I fumbled with the car stereo while my friend Sean made conversation — the usual after-work gossip about clients and schedules. “You have to listen to this,” I told him. “Who are these guys?” he asked, turning the CD case over in his hands. I cast about for a half-assed bio, mentioning the L.A. punk scene and The Smell, but it all felt beside the point. I hit the play button instead.
From the opening moments, it’s an exercise in cognitive dissonance: a looped hip-hop vocal sample repeating endlessly over Gregorian chant. Slowly, a sinister bass beat snakes its way to the forefront. A human voice electronically processed into a rusty shriek infiltrates the choir until, about midway through, the song bursts. The chant disappears, while the vocal loop, keeping time with the beat, becomes a percussive instrument in itself. “You were listening to this at work?” Sean asked in between howls of shredding electronic noise. I could only grin and nod.
The next track is a total 180. It’s an adventure metal song about warriors enjoying one last night of revelry before charging into battle. Almost no traces of electronics at all, just a guitar riff that sounds like an alternate universe version of “Holy Diver,” if Ronnie James Dio had been really into disco. I only intended to play him a couple songs, but before we knew it, we were at the end of the album. We’d been arguing the whole time — with one another, sure, but also with our own selves. Should we be taking this seriously, or are these guys basically a vulgar Weird Al for Generation X? Is this good music? Do we like it?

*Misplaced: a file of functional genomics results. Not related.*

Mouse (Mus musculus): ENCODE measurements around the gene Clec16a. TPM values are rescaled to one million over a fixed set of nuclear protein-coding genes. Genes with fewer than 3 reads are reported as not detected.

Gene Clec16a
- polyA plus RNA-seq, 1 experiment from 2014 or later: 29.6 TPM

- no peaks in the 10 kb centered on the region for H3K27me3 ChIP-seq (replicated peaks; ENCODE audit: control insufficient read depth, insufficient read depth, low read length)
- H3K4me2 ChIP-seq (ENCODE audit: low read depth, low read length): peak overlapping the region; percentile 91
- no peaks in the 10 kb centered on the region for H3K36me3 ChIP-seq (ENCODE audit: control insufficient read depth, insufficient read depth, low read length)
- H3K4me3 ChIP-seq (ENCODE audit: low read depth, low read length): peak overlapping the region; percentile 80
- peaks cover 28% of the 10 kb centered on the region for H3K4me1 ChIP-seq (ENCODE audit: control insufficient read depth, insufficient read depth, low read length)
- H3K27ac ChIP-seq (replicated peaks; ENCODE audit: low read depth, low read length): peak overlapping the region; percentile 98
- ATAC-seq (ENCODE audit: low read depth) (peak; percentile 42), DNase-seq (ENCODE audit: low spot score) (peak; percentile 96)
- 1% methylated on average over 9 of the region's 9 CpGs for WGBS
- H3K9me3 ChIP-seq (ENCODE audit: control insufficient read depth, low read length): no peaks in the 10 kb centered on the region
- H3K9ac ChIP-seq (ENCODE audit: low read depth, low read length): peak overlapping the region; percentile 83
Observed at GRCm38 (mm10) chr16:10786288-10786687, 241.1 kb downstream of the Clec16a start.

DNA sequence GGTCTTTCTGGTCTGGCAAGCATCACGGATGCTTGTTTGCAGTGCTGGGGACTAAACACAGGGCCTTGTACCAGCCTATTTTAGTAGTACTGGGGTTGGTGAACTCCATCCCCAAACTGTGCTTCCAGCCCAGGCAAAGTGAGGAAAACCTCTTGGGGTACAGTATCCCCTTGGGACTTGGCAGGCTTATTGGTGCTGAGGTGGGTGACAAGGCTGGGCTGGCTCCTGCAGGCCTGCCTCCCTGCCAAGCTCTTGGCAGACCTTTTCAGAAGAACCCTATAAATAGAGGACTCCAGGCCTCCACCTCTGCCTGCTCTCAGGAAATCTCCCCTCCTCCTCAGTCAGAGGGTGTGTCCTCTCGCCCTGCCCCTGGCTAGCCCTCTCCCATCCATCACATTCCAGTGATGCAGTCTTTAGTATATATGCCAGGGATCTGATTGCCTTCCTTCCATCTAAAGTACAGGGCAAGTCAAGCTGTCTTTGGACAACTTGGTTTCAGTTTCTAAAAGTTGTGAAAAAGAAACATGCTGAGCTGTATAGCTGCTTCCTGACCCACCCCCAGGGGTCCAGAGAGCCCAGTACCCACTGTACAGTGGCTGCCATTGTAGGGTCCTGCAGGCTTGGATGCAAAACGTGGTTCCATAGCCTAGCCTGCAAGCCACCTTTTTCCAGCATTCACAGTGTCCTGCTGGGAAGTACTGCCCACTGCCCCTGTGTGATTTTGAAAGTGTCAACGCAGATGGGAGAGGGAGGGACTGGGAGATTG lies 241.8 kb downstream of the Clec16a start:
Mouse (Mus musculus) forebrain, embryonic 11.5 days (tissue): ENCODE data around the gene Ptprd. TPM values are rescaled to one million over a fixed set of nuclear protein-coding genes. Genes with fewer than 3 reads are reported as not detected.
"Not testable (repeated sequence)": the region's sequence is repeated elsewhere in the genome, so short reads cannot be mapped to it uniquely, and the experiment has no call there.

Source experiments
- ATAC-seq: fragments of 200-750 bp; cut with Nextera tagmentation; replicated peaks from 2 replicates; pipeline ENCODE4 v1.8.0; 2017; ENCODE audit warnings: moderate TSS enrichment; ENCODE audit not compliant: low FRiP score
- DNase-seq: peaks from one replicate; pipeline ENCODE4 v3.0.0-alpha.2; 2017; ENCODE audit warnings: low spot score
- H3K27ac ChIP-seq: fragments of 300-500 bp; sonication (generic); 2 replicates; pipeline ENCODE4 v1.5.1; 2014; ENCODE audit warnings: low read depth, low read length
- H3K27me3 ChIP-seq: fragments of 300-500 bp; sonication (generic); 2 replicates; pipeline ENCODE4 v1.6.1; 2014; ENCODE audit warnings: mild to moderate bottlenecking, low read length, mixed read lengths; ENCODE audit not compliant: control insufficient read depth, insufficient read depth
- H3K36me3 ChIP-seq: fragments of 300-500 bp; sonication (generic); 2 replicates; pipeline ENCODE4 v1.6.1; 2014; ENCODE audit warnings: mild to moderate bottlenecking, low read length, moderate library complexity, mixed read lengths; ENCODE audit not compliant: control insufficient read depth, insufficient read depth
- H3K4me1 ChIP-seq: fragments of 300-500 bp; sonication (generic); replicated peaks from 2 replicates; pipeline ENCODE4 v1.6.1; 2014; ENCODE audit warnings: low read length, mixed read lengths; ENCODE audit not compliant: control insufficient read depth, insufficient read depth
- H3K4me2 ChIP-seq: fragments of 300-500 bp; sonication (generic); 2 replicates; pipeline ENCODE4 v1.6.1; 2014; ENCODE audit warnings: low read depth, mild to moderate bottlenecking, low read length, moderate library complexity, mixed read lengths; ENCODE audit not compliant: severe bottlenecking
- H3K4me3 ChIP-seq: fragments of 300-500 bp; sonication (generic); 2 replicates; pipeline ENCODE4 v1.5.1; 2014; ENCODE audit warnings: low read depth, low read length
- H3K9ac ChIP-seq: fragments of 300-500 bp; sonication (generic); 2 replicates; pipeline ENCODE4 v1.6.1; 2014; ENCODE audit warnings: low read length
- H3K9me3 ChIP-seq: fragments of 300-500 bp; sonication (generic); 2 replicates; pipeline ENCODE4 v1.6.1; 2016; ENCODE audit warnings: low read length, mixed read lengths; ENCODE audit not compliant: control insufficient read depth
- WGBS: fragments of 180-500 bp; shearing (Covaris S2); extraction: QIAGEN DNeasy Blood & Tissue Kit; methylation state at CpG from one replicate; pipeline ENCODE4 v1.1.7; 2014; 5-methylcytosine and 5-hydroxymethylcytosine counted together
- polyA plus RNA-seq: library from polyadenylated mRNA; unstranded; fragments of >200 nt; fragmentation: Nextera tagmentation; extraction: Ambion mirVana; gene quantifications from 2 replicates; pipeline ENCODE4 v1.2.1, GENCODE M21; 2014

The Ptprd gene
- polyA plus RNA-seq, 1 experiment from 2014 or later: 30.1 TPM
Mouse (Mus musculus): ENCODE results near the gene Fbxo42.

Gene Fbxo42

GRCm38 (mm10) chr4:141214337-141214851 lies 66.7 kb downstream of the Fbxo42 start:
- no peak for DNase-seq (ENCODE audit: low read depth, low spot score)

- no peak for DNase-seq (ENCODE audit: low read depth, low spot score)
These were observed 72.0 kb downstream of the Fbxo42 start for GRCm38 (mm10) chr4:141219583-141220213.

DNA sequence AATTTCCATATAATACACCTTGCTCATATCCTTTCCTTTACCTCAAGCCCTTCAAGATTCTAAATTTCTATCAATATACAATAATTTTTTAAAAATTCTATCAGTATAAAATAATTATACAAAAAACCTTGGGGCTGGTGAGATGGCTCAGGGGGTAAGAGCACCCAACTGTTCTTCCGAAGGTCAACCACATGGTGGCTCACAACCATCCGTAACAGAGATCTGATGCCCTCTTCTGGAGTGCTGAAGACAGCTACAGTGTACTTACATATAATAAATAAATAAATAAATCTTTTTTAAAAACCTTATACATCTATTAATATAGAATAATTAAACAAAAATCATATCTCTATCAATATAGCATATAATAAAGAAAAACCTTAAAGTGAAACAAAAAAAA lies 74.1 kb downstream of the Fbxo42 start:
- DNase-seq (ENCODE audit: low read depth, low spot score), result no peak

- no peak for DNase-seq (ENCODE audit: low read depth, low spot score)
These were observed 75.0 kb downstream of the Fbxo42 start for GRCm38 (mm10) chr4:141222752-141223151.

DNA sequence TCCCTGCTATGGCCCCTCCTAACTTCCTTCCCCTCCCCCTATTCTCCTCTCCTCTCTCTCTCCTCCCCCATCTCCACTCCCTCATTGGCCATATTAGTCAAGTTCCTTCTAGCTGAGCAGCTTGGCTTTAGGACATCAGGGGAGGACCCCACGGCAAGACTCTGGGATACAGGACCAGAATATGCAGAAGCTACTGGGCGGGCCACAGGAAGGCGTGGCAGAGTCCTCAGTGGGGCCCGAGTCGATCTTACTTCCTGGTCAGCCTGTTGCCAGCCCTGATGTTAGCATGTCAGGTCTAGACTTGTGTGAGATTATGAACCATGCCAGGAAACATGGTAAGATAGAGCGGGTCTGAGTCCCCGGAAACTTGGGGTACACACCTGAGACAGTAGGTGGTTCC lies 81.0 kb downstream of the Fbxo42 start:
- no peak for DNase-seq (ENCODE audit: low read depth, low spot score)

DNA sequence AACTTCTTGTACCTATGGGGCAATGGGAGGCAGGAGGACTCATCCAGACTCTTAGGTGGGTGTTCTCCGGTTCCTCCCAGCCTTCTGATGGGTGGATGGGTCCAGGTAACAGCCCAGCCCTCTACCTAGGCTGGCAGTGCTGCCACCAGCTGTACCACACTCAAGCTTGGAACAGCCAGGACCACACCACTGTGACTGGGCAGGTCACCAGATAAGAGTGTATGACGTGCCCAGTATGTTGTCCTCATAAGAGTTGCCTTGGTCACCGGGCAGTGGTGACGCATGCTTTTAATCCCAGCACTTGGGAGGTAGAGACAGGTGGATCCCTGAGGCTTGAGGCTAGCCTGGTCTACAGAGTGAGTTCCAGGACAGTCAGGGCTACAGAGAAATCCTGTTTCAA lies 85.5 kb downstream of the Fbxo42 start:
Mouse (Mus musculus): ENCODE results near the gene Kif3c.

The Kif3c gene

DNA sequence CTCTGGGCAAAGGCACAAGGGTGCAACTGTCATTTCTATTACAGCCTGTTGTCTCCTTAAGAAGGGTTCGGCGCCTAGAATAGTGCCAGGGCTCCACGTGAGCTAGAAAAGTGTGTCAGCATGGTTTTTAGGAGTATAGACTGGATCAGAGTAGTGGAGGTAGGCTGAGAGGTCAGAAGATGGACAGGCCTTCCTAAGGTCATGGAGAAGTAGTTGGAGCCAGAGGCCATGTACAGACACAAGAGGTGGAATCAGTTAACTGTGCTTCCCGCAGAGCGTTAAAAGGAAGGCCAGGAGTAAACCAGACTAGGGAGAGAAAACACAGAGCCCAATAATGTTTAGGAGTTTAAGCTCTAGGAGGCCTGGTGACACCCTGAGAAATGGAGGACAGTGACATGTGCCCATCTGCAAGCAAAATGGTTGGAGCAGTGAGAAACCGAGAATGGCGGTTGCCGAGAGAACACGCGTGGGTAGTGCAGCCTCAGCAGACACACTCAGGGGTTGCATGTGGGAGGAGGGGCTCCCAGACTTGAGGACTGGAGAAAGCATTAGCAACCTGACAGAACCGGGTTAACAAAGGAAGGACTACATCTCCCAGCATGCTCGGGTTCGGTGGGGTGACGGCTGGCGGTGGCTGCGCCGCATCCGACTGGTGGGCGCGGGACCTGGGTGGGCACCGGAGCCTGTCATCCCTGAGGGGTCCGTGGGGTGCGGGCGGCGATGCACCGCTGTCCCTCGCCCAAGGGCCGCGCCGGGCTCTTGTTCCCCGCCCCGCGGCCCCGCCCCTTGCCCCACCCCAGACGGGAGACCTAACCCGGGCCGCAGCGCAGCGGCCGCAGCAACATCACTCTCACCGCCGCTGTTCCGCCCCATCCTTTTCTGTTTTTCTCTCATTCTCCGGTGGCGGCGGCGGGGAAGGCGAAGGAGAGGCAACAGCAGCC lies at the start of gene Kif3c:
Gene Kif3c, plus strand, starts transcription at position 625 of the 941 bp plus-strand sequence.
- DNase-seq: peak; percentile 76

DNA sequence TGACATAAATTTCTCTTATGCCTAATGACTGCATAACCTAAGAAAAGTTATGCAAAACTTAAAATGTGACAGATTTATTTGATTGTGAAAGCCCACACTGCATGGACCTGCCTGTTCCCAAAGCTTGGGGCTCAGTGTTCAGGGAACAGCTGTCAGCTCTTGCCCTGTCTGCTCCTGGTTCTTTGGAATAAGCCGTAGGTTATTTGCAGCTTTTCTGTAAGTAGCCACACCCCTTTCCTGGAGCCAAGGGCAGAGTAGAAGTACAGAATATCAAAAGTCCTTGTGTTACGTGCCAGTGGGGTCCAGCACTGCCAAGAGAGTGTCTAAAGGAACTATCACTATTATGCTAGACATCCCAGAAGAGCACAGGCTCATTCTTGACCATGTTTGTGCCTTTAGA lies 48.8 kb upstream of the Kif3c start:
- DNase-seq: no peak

In their previous efforts, Captain Ahab tended to gravitate toward shiny techno beats that often resembled high-fidelity NES soundscapes. The End of Irony, however, lances purposefully through genre after genre, seemingly without effort. It’s astonishing that the resulting album ends up sounding like…well, an album, and not just a Frankenstein’s monster of musical tropes (see Okapi’s Love Him for that). Yet the maturity they display in juxtaposing seemingly antithetical musical elements finds a direct counterbalance in their willfully crass and puerile lyrics. To add another layer of complication, this seems to be a concept album; every song touches, however tangentially, upon God, divinity, or omnipotence. What’s one to make of that? Or of the fact an album titled The End of Irony is chock full of tongue-in-cheek emcee posturing like “This is the future/ This is today/ This is the Captain Ahab Way”?
And it’s far from a flawless effort. Moments of breathless, edge-of-your-seat inventiveness — like opening track “Acting Hard” and nimble club thumpers like “Death to False Techno” or “How 2 Party” — follow one after another in rapid succession until you get to the last third of the album, where the duo turns to slower and more ominous electronic compositions that come off much less exciting than everything previous.
Sean and I couldn’t come to an agreement about the album, and I think that’s part of what makes it magical. It’s been a long time since I’ve felt so challenged by music that yielded its pleasures so willingly. Maybe that’s the real harbinger of irony’s demise: that two guys can plunge headlong into camp and rescue from its clutches moments of pure, unambiguous joy. In any case, this is a record destined to polarize audiences. I say jump in and figure out which side you’re on.